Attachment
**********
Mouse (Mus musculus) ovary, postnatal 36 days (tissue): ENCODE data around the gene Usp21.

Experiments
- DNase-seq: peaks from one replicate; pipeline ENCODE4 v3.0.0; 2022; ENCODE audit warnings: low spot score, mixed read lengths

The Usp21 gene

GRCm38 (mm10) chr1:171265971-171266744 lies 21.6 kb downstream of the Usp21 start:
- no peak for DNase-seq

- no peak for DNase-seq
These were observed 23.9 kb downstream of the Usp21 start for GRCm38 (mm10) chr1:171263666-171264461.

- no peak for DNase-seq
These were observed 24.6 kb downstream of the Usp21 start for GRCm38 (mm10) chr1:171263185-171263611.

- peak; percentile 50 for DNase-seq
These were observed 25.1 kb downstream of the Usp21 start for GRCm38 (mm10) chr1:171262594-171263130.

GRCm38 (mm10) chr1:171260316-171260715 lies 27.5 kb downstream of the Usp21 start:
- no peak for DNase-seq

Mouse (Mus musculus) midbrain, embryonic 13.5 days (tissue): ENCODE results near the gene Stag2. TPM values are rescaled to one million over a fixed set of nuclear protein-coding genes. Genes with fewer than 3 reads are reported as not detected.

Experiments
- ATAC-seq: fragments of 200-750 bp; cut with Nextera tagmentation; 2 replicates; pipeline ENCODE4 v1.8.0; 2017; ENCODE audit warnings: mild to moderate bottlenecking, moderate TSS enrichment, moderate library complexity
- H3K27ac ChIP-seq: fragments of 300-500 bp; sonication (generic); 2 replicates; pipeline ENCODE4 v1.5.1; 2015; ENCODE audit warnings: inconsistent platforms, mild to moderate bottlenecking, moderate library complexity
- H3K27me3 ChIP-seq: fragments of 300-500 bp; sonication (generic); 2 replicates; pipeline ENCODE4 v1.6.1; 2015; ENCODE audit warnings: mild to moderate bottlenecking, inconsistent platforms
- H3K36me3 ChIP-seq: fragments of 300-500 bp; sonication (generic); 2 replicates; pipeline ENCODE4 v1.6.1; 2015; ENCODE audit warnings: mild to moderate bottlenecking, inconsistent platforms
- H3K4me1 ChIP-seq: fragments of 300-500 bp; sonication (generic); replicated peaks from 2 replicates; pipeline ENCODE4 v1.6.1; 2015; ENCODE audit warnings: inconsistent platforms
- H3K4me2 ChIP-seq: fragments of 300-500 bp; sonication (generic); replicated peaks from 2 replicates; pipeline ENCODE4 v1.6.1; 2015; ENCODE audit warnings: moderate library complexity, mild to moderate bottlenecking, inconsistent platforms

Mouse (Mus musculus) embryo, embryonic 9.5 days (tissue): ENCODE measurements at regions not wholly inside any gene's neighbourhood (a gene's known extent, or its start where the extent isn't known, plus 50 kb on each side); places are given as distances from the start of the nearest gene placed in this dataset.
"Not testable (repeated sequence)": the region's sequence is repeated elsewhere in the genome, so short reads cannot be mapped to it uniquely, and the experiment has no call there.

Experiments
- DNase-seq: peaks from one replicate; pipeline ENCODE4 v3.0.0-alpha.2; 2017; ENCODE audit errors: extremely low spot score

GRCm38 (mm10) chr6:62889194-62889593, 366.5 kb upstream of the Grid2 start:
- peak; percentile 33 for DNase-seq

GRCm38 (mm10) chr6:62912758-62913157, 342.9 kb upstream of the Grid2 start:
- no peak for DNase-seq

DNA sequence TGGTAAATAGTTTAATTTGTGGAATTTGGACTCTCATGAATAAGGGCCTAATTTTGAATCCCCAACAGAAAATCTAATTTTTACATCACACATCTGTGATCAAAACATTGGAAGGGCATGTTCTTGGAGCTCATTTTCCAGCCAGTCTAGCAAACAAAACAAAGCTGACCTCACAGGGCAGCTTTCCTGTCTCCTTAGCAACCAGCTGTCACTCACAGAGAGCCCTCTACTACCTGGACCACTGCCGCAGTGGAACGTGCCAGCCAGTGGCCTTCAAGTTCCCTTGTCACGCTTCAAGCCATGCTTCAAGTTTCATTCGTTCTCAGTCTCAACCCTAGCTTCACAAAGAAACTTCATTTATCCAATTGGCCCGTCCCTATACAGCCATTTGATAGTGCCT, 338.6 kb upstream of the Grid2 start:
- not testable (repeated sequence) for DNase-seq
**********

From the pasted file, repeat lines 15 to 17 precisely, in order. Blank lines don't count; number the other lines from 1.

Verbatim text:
Mouse (Mus musculus) midbrain, embryonic 13.5 days (tissue): ENCODE results near the gene Stag2. TPM values are rescaled to one million over a fixed set of nuclear protein-coding genes. Genes with fewer than 3 reads are reported as not detected.

Experiments
- ATAC-seq: fragments of 200-750 bp; cut with Nextera tagmentation; 2 replicates; pipeline ENCODE4 v1.8.0; 2017; ENCODE audit warnings: mild to moderate bottlenecking, moderate TSS enrichment, moderate library complexity